Zac asked in Business & FinanceInvesting · 4 weeks ago

Found some old stock certificates in someone else’s name?

Question is: Is there any way I could cash out this certificate with someone else’s name. Or do I just sell it for $5 as a cool 80 year old piece of paper.

Long story short, Wawa (local gas station company) bought an old property and the the real estate agent hired me to clean it out and sell all the furniture before they demo it. He said “if you found gold under the floorboards it’s your” Well we didn’t find any gold but we did find some old stock certificates one of which is worth about $3k. The owner of the stocks has passed away and he has no remaining family. Technically speaking Wawa owns the property itself and via a handshake deal I own everything inside. Real estate guy says if I can find a way to cash it out, it’s mine. 

7 Answers

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  • B
    Lv 7
    3 weeks ago

    It might be worth it to contact a lawyer, are you sure there are no 'cancellation' puncture holes in the certificate, which would be a sign it was transfered.

    • The Old Guy
      Lv 6
      3 weeks agoReport

       Certificates ARE NOT transferred by the agent and/or the Company. , they are usually "stopped" or "voided".  Punched certificates are usually only used by the transfer agent and not distributed.  Contacting a lawyer is a waste of time and money. 

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  • Eva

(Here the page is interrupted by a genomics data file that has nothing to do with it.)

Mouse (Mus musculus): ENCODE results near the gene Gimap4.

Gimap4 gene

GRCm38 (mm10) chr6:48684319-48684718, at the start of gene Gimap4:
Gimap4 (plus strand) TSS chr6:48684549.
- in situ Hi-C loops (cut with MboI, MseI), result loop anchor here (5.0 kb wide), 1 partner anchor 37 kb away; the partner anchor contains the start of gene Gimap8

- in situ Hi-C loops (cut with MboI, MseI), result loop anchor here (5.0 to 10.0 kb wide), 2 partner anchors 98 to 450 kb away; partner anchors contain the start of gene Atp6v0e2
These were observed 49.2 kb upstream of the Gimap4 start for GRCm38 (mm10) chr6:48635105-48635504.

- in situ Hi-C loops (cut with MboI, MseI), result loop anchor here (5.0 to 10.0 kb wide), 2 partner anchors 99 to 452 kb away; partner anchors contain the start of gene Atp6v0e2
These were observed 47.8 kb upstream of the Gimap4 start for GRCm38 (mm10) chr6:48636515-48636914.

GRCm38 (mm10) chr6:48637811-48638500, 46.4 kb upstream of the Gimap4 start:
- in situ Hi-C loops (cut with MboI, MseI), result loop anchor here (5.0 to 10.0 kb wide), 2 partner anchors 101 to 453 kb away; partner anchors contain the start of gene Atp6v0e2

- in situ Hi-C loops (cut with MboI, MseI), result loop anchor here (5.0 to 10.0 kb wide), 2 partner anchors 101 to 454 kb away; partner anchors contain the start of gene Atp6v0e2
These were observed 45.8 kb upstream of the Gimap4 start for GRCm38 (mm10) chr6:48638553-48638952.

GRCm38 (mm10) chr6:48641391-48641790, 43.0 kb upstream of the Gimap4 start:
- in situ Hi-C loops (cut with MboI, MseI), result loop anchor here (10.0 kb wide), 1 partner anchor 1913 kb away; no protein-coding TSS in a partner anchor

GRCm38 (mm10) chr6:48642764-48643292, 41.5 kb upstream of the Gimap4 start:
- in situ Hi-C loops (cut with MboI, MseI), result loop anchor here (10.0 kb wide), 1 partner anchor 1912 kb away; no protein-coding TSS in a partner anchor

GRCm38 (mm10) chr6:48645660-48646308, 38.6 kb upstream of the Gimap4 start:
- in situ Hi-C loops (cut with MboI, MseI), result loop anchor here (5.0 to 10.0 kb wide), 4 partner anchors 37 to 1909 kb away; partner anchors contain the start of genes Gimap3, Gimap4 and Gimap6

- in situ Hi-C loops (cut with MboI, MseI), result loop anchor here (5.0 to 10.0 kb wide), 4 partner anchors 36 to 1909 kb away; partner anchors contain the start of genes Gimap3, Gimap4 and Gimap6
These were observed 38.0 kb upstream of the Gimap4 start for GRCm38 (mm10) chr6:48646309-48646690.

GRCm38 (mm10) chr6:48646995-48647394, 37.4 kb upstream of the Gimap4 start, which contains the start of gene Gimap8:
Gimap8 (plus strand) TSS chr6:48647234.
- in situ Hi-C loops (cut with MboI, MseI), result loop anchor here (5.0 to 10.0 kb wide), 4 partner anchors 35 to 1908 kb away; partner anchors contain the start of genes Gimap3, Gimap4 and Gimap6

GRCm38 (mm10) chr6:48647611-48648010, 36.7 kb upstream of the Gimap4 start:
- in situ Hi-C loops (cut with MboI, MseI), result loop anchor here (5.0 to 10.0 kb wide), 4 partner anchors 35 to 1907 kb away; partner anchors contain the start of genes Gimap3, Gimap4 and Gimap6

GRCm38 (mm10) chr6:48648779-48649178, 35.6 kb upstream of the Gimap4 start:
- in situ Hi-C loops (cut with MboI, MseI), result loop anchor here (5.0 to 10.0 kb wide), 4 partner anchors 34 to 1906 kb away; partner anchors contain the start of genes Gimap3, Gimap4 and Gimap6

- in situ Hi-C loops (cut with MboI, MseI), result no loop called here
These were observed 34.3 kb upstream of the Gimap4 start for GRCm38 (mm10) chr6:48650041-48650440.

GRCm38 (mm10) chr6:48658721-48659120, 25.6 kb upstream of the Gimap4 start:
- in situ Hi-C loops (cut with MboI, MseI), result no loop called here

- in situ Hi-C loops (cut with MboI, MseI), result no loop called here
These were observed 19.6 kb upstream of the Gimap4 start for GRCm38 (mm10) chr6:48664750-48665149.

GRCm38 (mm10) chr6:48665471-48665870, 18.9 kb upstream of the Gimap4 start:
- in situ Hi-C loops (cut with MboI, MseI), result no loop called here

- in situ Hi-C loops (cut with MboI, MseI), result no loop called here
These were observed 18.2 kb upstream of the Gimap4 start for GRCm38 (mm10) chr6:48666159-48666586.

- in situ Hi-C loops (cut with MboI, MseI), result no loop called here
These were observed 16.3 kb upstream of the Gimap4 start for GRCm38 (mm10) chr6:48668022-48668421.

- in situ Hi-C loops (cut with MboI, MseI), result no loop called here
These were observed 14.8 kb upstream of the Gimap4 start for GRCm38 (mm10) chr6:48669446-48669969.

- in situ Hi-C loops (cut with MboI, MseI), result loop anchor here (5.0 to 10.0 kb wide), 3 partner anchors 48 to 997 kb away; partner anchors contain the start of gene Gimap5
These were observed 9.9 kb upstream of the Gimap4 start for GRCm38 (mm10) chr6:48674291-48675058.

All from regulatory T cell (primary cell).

Lv 7
    4 weeks ago

    You won't be able to cash it. It belongs to the deceased's estate and if he had no heirs, it belongs to the state.

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  • 4 weeks ago

    Contact the company...I'd bet the cert was recorded as lost many years ago...

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  • 4 weeks ago

    You CAN NOT "cash out" on the certificate.  You have no legal rights to ownership in the company nor are you entitled for any benefits from the company. .  

    You have a piece of paper which indicates the registered owner full rights and benefits of ownership, holding a certificate not registered in your name gives you no rights or benefits.

    Unless you purchased the stock from the shareholder and can prove it, OR you inherited it from  the registered owner and can prove it, the certificates has no value nor does it provide with any benefits. 

    Source(s): from The Street
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  • 4 weeks ago

    Even if the owner had no family, they likely designated someone as their heir.  They would be the owner of this stock if the certificate truly has any value.  More likely the certificate was reported lost 79 years ago, a new one was issued, and the stock has moved on to someone else, and this is nothing more than a cool piece of paper.  Anyhow, even if there were no heirs, you never owned the stock and having the certificate means nothing - no way for you to cash out on this.

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  • 4 weeks ago

    What the real estate guy told you does not apply to old stock certificates that have value because they were never surrendered and the companies are not defunct.

    But chances are excellent that the certificates were surrendered long ago or the companies (or any successor companies to them) are defunct. They would just have limited collector value.

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  • hamel5
    Lv 7
    4 weeks ago

    Try calling or emailing  WaWa's investor relations dept.  If they're bearer share, whoever has the certificate is entitled to the stock .   I would shorten the explanation for them.  

    • A nobody
      Lv 7
      4 weeks agoReport

      The stock is registered in someone's name - therefore  it is not a bearer certificate.  A waste time to the company

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